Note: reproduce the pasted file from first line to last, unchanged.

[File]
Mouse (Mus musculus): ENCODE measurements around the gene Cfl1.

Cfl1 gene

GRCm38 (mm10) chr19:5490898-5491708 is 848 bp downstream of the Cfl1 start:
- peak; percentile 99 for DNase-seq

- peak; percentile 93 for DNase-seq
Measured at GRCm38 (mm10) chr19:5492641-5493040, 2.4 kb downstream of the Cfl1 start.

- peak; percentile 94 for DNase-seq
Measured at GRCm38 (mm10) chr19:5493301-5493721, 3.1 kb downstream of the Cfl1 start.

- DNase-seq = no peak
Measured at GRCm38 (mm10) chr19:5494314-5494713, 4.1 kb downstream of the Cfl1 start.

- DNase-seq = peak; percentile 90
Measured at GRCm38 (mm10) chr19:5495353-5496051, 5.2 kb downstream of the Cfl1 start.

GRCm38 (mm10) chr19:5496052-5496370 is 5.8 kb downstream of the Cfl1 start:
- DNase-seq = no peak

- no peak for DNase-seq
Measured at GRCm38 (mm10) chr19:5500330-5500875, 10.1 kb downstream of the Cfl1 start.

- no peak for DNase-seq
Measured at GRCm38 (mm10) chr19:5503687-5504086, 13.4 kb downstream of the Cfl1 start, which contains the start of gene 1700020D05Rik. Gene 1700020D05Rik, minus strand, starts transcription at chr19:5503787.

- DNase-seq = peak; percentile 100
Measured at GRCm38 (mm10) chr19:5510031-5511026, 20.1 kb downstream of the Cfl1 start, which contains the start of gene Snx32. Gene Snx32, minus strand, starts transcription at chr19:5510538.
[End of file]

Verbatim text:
Mouse (Mus musculus): ENCODE measurements around the gene Cfl1.

Cfl1 gene

GRCm38 (mm10) chr19:5490898-5491708 is 848 bp downstream of the Cfl1 start:
- peak; percentile 99 for DNase-seq

- peak; percentile 93 for DNase-seq
Measured at GRCm38 (mm10) chr19:5492641-5493040, 2.4 kb downstream of the Cfl1 start.

- peak; percentile 94 for DNase-seq
Measured at GRCm38 (mm10) chr19:5493301-5493721, 3.1 kb downstream of the Cfl1 start.

- DNase-seq = no peak
Measured at GRCm38 (mm10) chr19:5494314-5494713, 4.1 kb downstream of the Cfl1 start.

- DNase-seq = peak; percentile 90
Measured at GRCm38 (mm10) chr19:5495353-5496051, 5.2 kb downstream of the Cfl1 start.

GRCm38 (mm10) chr19:5496052-5496370 is 5.8 kb downstream of the Cfl1 start:
- DNase-seq = no peak

- no peak for DNase-seq
Measured at GRCm38 (mm10) chr19:5500330-5500875, 10.1 kb downstream of the Cfl1 start.

- no peak for DNase-seq
Measured at GRCm38 (mm10) chr19:5503687-5504086, 13.4 kb downstream of the Cfl1 start, which contains the start of gene 1700020D05Rik. Gene 1700020D05Rik, minus strand, starts transcription at chr19:5503787.

- DNase-seq = peak; percentile 100
Measured at GRCm38 (mm10) chr19:5510031-5511026, 20.1 kb downstream of the Cfl1 start, which contains the start of gene Snx32. Gene Snx32, minus strand, starts transcription at chr19:5510538.